“I believe in Allah because He believes in me… and in you too. He made us Muslim, didn’t He? That is a gift and a blessing. So believe in His plan for you, because He believes in you, He has faith in you, He has a purpose for you.” – Wael Abdelgawad
“Is not the help of God close by? Certainly it is. God says “Call upon Me and I will respond.” Don’t tire on calling on Him. Don’t despair from receiving His Mercy. Despair is a sign of disbelief.” – Imam Zaid Shakir
“It’s okay to feel sad, anxious, lonely, frustrated, and confused. Feeling these emotions doesn’t make you less of a believer. The difference between the believer and non-believer is that the believer remains patient and turns to Allah for help.” – Wael Abdelgawad
“Sharpen the mind, harden the body, soften the heart, and be of service to others.” – a motto for the believer, by AbdelMalik Ali.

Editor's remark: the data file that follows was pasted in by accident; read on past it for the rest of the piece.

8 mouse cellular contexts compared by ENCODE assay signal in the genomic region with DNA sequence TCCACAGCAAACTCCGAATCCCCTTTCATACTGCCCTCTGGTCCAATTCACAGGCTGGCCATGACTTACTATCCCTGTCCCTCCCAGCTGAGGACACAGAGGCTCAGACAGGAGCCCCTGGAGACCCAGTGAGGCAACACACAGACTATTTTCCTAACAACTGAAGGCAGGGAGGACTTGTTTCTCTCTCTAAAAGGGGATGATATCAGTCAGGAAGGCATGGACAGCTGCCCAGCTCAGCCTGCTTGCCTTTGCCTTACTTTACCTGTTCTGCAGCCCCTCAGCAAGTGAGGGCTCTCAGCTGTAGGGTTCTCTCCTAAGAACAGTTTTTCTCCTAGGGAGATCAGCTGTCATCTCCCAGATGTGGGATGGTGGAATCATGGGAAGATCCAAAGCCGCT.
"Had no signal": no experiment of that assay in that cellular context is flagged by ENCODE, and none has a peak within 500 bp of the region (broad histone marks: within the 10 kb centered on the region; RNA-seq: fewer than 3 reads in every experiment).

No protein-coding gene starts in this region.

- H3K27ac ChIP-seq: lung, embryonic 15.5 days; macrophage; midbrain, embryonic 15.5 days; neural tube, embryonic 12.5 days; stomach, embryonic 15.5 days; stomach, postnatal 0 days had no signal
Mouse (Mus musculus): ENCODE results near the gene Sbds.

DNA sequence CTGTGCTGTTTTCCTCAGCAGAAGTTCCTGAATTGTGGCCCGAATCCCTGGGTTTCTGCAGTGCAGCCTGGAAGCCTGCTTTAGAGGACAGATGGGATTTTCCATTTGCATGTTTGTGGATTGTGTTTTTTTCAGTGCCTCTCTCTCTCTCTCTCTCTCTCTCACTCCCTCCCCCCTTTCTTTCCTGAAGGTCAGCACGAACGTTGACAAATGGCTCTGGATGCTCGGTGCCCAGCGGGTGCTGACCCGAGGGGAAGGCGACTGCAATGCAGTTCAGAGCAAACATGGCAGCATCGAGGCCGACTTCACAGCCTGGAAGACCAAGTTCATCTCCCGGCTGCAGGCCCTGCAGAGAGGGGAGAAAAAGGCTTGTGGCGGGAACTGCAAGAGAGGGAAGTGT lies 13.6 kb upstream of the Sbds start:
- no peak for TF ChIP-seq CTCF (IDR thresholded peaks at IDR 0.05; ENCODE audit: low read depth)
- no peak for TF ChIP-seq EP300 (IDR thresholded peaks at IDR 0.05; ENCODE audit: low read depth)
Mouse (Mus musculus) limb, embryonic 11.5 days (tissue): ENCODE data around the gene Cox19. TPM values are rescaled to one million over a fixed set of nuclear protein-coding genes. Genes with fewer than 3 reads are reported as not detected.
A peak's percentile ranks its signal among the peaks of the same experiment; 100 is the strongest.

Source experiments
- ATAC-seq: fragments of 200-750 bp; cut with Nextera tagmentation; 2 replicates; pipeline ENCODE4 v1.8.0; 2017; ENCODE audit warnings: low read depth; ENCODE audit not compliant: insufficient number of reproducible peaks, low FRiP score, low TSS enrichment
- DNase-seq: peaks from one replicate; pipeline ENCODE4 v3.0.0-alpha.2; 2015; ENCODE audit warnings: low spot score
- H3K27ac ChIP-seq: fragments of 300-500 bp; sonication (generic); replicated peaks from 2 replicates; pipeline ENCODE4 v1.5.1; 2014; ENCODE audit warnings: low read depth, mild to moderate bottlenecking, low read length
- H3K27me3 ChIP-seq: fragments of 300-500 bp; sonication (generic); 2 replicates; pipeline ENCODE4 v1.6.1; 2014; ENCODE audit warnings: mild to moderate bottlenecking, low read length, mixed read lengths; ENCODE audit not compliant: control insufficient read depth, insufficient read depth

“When we’re out of ideas, surrounded by problems, and feeling totally alone… we’re not alone. Allah is with us. If we pray sincerely and strive to the best of our capacity, He will put light in our minds and hearts and help us from directions we did not expect.” – Wael Abdelgawad
“We come to love not by finding a perfect person, but by learning to see an imperfect person perfectly. Let’s all practice having a lot more love for self and others… LOVE is a verb… it’s an action in constant motion…. we are either loving or unloving… love starts at home with our family.” – Hanan Bilal
“If Allah brings you to it, He will bring you through it.” – Unknown author
“If we let Taqwa – Allah-consciousness – become our guide then it leads us to self-awareness and sincerity. A person who cultivates Taqwa can never be a terrorist, an oppressor, or a hypocrite. A person with true Taqwa must shed compassion as the sun sheds light.” – Wael Abdelgawad
“You will not believe until you are merciful to each other. Your faith is not complete until you are merciful to each other.” – Imam Zaid Shakir
“Even when we think we have nothing, we have Allah, and Allah is everything.” – Wael Abdelgawad